How Your Child's Weight Affects School Readiness


The authors of this study analyzed and compared how students who are healthy weight, underweight, overweight and obese performed on a set of measures at the start of school.

Five Domains of Development

To conduct their analysis, the researchers relied on data from the Australian Early Development Census (AEDC), colloquially referred to as “the census of child development.” They chose this survey because it collects information on 5 key areas of early childhood growth. Specifically, it measures “physical health and wellbeing, social competence, emotional maturity, language and cognitive skills, and communication skills and general knowledge.”

This study was based on students approximately five years old, who participated in the census in 2009 shortly after they started school. Prior to the AEDC survey, all of the students had a “health check,” which included typical measurements, like height and weight.

The AEDC classifies students based on their performance across all five domains. The authors explain that “children with scores below the 10th percentile on each domain are categorized as being developmentally vulnerable.”

The researchers took the students’ height and weight to calculate their BMI’s and then examined how underweight, healthy weight, overweight and obese BMI’s related to the frequency of the “vulnerable” label in the various AEDC spheres.


In terms of vulnerability across AEDC measures, the researchers did not find any observable differences between underweight and healthy-weight children. When comparing overweight and healthy-weight children, the differences were insignificant except in the language and cognitive skills domain where there were fewer vulnerable children in the overweight group than in all other groups. The authors conclude that being overweight may have “possibly protective effects” in this sphere of development.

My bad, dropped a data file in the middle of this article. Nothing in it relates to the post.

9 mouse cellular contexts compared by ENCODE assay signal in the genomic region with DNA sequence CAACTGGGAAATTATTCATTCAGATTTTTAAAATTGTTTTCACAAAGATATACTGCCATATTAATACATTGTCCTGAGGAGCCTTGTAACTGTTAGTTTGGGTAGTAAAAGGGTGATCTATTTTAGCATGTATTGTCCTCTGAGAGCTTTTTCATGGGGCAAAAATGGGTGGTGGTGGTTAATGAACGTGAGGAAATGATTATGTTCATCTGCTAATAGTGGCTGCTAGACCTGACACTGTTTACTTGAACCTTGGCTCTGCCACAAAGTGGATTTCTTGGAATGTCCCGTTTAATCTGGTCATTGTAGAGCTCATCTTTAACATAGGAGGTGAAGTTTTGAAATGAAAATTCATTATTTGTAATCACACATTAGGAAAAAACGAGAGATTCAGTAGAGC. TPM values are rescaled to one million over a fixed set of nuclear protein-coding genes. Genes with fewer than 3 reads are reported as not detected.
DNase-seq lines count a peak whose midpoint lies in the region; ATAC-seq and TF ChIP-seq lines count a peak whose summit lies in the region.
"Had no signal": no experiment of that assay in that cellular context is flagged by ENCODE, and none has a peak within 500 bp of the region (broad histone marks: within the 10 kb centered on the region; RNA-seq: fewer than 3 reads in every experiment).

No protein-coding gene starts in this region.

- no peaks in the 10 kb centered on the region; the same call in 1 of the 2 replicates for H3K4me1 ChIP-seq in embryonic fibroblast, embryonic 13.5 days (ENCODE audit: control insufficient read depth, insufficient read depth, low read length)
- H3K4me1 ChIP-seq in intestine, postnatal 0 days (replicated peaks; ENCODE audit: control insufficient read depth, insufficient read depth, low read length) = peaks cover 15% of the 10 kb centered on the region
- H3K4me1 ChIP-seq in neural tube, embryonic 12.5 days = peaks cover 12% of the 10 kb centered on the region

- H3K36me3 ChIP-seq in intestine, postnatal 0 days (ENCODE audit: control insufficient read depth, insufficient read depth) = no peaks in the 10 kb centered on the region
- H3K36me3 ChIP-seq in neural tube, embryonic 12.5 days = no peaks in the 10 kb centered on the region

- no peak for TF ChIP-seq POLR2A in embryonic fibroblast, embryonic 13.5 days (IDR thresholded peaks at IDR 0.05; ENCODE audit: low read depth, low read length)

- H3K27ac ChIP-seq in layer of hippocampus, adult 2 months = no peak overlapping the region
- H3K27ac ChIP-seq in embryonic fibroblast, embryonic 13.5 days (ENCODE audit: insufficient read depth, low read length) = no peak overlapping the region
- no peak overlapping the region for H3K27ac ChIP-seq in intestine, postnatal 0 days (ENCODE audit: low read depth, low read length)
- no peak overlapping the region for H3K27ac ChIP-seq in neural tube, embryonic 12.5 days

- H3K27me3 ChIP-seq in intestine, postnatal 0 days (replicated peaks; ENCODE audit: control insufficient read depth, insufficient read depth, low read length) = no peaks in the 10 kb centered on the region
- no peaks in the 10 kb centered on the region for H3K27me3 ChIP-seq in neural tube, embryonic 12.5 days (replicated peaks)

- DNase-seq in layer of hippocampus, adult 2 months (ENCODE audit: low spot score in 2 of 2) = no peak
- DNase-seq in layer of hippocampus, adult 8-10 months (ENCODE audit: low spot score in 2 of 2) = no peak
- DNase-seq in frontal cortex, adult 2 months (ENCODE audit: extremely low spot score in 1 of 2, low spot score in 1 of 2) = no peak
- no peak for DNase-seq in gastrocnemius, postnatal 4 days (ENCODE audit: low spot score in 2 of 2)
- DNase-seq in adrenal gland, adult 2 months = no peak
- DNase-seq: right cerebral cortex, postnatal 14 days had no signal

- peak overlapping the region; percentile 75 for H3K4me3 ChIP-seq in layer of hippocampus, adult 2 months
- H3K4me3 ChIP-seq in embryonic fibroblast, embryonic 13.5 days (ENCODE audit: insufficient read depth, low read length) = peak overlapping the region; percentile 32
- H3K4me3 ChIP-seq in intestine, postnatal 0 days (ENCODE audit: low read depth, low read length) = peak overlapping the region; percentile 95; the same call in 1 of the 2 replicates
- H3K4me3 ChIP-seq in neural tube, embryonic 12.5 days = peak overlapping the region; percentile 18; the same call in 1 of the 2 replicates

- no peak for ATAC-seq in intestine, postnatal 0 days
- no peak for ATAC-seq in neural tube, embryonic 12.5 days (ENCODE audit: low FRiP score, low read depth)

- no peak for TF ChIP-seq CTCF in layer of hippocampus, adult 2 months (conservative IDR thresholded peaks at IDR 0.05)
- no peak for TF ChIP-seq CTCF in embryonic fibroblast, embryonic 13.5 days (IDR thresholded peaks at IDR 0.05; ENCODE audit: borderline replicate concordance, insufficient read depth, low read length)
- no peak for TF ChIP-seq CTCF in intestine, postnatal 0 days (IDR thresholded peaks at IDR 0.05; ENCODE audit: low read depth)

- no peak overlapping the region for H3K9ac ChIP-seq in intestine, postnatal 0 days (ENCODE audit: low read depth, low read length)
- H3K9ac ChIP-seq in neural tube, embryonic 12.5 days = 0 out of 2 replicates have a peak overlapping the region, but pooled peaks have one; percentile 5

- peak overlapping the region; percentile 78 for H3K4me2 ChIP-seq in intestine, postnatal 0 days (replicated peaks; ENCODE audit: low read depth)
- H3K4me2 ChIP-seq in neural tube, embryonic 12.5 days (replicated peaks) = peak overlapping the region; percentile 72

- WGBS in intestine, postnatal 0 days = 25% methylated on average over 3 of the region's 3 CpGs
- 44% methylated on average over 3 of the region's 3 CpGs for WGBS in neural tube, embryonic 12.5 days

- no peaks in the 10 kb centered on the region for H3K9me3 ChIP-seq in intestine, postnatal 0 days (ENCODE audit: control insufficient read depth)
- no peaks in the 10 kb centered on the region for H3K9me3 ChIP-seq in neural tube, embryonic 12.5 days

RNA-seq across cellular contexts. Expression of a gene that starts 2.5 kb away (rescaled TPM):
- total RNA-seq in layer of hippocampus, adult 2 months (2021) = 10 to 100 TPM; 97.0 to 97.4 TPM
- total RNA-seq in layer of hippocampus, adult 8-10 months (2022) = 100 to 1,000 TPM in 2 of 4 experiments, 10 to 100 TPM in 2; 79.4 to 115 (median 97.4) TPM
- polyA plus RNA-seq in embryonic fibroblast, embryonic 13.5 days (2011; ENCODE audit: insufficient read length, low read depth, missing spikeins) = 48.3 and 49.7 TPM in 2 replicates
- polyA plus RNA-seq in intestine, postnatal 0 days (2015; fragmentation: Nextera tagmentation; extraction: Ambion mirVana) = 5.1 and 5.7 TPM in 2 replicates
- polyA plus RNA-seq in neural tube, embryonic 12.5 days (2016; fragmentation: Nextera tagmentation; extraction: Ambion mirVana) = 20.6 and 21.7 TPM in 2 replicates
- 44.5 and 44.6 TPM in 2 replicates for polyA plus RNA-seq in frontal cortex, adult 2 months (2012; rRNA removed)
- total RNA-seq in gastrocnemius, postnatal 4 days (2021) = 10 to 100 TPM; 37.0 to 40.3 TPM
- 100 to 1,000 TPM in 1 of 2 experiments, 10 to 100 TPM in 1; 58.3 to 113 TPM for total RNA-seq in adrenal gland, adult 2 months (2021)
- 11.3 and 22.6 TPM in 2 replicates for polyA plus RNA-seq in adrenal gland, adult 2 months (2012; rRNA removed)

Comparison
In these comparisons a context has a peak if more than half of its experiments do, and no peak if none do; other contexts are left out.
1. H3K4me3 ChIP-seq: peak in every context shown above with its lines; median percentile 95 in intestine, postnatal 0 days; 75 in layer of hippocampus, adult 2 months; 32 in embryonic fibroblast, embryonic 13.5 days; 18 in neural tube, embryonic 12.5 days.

The obese group fared the worst across all measures. This group had the highest number of students vulnerable in social competence, emotional maturity, language and cognitive skills, and communication and general knowledge, with noticeable increases compared to the other weight groups. The obese children also had a drastically higher percentage of students vulnerable in the physical health and wellbeing area. The authors stated that “obese children were around 30% more likely to be vulnerable on the social competence domain, which refers to overall social competence, responsibility and respect, approaches to learning, and readiness to explore new things.”


As the authors assert, and we would all agree, “every child has the right to healthy development.” However, as the study illuminates, this right is obstructed for many obese children. Their higher vulnerability in physical health affects their school experience and ability to grow in many concrete ways. Implications of this vulnerability include obstacles related to fine motor, gross motor, and physical independence.


The authors conclude that the focus on obesity prevention must begin before students even start school, as their sample arrived at the start of their education with the deck already stacked against them. The researchers also caution that focus shouldn’t be limited to obese children, but should also include those who are overweight, to ensure that the latter group doesn’t advance into obesity, a category that showed much more risk for developmental issues.

StepUp Summary:

At StepUp we believe that in early childhood, the strongest emphasis should be placed on physical activity that promotes both cognitive and motor development. Our programs are centered around helping children improve their coordination of cognitive and motor skills in an educational environment that encourages self-evaluation and trial and error problem solving. 

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